Center for Citizenship and Community

Indianapolis Community Requirement (ICR) Guidelines


Section 6.3 of the "Report of the Core Curriculum Task For" (January 4, 2005) sets out the framework for the Indianapolis Community Requirement as follows:

Requirement Structure: Students must take one course in any part of the University that involves active engagement with the Indianapolis community.

Learning Objectives

  • to have an active learning experience that integrates classroom knowledge with activities in the Indianapolis community.
  • to use an experience in Indianapolis to further the individual student's understanding of the nature of community and the relationship between community and his or her self.
  • to further students' commitment to service and ongoing involvement as community actors.

The ICR is conceptualized as a pedagogical approach or process that is used to teach the content of an existing course-whether the course is in the core, in the major, or is an elective. The following criteria are therefore intended to delineate the kinds of experiences and engagements with the community that warrant designation as satisfying the ICR. Courses and or course components that satisfy this requirement may involve diverse topics, content, and approaches.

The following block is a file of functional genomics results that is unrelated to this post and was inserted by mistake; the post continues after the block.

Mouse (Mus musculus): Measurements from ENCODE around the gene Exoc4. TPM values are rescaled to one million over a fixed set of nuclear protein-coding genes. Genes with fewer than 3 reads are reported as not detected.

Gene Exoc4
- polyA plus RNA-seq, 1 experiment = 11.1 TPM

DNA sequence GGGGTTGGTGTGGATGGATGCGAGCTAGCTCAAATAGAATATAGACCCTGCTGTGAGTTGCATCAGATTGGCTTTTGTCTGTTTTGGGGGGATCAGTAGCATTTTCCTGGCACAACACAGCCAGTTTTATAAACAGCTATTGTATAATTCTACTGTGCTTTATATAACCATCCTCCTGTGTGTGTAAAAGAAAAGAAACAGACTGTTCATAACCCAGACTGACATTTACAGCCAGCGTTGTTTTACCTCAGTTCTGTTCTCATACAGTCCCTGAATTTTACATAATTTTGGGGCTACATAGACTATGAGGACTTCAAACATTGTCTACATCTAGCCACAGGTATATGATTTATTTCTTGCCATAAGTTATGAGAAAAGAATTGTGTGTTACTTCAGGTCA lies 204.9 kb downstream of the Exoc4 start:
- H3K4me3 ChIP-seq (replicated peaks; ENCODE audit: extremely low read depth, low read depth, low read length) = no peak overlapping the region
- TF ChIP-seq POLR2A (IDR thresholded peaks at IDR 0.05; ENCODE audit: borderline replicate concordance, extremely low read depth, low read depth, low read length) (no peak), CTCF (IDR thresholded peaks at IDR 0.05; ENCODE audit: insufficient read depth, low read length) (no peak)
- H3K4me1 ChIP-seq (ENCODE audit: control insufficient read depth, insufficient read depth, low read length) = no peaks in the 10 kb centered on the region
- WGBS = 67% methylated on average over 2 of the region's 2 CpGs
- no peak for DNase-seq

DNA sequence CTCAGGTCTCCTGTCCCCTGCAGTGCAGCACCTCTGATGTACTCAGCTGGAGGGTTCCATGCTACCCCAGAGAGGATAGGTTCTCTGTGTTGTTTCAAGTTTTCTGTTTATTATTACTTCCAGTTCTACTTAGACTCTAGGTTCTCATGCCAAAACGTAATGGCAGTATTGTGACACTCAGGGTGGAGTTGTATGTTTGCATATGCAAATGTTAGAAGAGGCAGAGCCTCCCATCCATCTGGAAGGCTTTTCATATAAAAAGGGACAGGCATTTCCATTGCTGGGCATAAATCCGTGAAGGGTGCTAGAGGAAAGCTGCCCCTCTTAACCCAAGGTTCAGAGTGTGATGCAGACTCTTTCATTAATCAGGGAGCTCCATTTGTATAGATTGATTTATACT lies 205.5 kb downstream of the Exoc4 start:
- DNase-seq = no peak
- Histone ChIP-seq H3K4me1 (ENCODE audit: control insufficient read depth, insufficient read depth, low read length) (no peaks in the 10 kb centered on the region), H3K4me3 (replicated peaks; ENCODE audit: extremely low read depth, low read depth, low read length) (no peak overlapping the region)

The University Service Committee (USC) recommends that faculty use existing course structures to enable students to meet the ICR learning objectives. The USC also recognizes that the ICR learning objectives might be achieved through co-curricular programs with substantial service where these experiences are structured to fit the spirit and the letter of the ICR learning objectives. Similarly, an active learning experience that occurs within a local community beyond the Indianapolis area might conceivably satisfy the ICR when this experience is "brought back" in a meaningful way to enrich the Indianapolis Community. Where students in partnership with faculty mentors wish to propose these experiences to satisfy the ICR, they must petition the USC or Core Curriculum Coordinator through the regular approval process described below.

Engagement with the Indianapolis Community may be appropriate at all levels of a student's education, so no restriction is placed on when this requirement may be taken. Implementation of the ICR related component, however, must be appropriate to the developmental level and knowledge of the students served by a given course.

While the ICR might be satisfied at any stage of a student's educational career, we recognize that there may be great value in a student taking ICR courses early and taking them often. No restriction is therefore placed on how often or when ICR-designated courses may be taken. The USC believes it is valuable to document the number of ICR courses on a student's transcript. Given the time commitment needed for ICR courses, however, advisors should caution students against taking more than one ICR course in a given semester.

Since students do not receive a grade for the ICR independently of the course grade, students must pass the course to receive credit for the ICR.

Guidelines and Definition of Terms